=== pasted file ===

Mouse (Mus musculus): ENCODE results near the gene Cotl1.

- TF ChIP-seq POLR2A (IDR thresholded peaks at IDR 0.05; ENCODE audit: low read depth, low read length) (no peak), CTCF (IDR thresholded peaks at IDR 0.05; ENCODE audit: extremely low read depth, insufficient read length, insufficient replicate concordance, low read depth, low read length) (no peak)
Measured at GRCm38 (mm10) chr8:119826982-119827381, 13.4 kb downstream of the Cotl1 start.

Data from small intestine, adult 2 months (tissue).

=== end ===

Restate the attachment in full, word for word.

Mouse (Mus musculus): ENCODE results near the gene Cotl1.

- TF ChIP-seq POLR2A (IDR thresholded peaks at IDR 0.05; ENCODE audit: low read depth, low read length) (no peak), CTCF (IDR thresholded peaks at IDR 0.05; ENCODE audit: extremely low read depth, insufficient read length, insufficient replicate concordance, low read depth, low read length) (no peak)
Measured at GRCm38 (mm10) chr8:119826982-119827381, 13.4 kb downstream of the Cotl1 start.

Data from small intestine, adult 2 months (tissue).